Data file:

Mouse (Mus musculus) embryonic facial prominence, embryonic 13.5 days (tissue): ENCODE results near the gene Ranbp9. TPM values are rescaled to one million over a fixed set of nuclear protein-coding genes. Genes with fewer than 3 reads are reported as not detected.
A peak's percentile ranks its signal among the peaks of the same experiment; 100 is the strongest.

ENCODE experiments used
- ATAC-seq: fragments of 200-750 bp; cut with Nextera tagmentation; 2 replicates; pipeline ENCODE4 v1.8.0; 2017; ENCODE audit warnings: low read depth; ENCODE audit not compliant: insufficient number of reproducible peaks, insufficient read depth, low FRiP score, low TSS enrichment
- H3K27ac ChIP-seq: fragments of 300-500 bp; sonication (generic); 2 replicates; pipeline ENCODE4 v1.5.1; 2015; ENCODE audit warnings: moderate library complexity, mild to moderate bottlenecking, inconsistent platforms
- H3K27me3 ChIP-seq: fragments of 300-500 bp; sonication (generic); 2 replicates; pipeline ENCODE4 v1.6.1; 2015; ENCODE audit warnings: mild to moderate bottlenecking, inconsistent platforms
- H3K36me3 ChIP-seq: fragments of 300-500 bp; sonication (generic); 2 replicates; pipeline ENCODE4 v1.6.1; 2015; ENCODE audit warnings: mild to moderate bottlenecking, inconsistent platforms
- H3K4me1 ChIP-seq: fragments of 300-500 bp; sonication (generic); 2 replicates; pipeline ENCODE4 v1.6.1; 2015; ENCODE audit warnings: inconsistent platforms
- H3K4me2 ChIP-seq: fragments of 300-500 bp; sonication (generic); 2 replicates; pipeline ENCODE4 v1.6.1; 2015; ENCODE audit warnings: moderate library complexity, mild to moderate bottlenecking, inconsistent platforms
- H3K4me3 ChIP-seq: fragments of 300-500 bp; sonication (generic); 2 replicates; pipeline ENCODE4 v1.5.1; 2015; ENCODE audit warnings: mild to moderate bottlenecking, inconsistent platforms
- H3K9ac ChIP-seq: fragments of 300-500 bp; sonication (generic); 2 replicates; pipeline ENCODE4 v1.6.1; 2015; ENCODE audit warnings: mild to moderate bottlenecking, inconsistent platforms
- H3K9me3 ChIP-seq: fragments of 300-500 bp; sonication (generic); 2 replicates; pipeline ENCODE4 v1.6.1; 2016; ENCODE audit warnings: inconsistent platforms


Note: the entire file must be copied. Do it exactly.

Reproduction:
Mouse (Mus musculus) embryonic facial prominence, embryonic 13.5 days (tissue): ENCODE results near the gene Ranbp9. TPM values are rescaled to one million over a fixed set of nuclear protein-coding genes. Genes with fewer than 3 reads are reported as not detected.
A peak's percentile ranks its signal among the peaks of the same experiment; 100 is the strongest.

ENCODE experiments used
- ATAC-seq: fragments of 200-750 bp; cut with Nextera tagmentation; 2 replicates; pipeline ENCODE4 v1.8.0; 2017; ENCODE audit warnings: low read depth; ENCODE audit not compliant: insufficient number of reproducible peaks, insufficient read depth, low FRiP score, low TSS enrichment
- H3K27ac ChIP-seq: fragments of 300-500 bp; sonication (generic); 2 replicates; pipeline ENCODE4 v1.5.1; 2015; ENCODE audit warnings: moderate library complexity, mild to moderate bottlenecking, inconsistent platforms
- H3K27me3 ChIP-seq: fragments of 300-500 bp; sonication (generic); 2 replicates; pipeline ENCODE4 v1.6.1; 2015; ENCODE audit warnings: mild to moderate bottlenecking, inconsistent platforms
- H3K36me3 ChIP-seq: fragments of 300-500 bp; sonication (generic); 2 replicates; pipeline ENCODE4 v1.6.1; 2015; ENCODE audit warnings: mild to moderate bottlenecking, inconsistent platforms
- H3K4me1 ChIP-seq: fragments of 300-500 bp; sonication (generic); 2 replicates; pipeline ENCODE4 v1.6.1; 2015; ENCODE audit warnings: inconsistent platforms
- H3K4me2 ChIP-seq: fragments of 300-500 bp; sonication (generic); 2 replicates; pipeline ENCODE4 v1.6.1; 2015; ENCODE audit warnings: moderate library complexity, mild to moderate bottlenecking, inconsistent platforms
- H3K4me3 ChIP-seq: fragments of 300-500 bp; sonication (generic); 2 replicates; pipeline ENCODE4 v1.5.1; 2015; ENCODE audit warnings: mild to moderate bottlenecking, inconsistent platforms
- H3K9ac ChIP-seq: fragments of 300-500 bp; sonication (generic); 2 replicates; pipeline ENCODE4 v1.6.1; 2015; ENCODE audit warnings: mild to moderate bottlenecking, inconsistent platforms
- H3K9me3 ChIP-seq: fragments of 300-500 bp; sonication (generic); 2 replicates; pipeline ENCODE4 v1.6.1; 2016; ENCODE audit warnings: inconsistent platforms